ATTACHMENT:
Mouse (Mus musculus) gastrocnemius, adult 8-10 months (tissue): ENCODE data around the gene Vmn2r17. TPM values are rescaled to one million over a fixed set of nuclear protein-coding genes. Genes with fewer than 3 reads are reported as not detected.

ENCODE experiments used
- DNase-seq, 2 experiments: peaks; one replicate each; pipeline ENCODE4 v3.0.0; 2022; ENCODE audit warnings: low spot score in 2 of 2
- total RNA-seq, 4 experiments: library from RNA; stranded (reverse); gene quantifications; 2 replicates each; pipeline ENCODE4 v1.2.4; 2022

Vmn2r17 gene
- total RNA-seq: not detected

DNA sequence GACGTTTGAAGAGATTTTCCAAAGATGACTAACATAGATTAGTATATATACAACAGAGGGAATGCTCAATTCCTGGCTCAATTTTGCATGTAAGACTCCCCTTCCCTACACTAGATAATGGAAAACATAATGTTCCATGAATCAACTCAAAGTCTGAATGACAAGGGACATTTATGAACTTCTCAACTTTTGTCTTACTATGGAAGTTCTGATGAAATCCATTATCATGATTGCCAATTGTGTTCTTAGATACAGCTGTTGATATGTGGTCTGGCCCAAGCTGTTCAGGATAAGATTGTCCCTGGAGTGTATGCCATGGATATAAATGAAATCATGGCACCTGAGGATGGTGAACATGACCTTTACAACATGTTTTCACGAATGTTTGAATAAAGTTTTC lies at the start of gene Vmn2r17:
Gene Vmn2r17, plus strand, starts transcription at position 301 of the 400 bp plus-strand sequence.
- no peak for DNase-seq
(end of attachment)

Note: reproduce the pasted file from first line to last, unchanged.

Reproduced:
Mouse (Mus musculus) gastrocnemius, adult 8-10 months (tissue): ENCODE data around the gene Vmn2r17. TPM values are rescaled to one million over a fixed set of nuclear protein-coding genes. Genes with fewer than 3 reads are reported as not detected.

ENCODE experiments used
- DNase-seq, 2 experiments: peaks; one replicate each; pipeline ENCODE4 v3.0.0; 2022; ENCODE audit warnings: low spot score in 2 of 2
- total RNA-seq, 4 experiments: library from RNA; stranded (reverse); gene quantifications; 2 replicates each; pipeline ENCODE4 v1.2.4; 2022

Vmn2r17 gene
- total RNA-seq: not detected

DNA sequence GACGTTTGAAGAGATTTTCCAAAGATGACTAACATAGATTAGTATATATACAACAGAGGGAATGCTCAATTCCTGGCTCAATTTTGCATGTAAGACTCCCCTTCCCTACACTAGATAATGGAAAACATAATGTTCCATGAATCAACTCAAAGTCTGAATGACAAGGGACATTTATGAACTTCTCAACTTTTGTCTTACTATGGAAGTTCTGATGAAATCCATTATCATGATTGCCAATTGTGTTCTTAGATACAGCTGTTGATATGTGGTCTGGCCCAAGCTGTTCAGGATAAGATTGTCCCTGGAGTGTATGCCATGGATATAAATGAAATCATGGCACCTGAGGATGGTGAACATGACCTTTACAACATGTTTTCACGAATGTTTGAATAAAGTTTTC lies at the start of gene Vmn2r17:
Gene Vmn2r17, plus strand, starts transcription at position 301 of the 400 bp plus-strand sequence.
- no peak for DNase-seq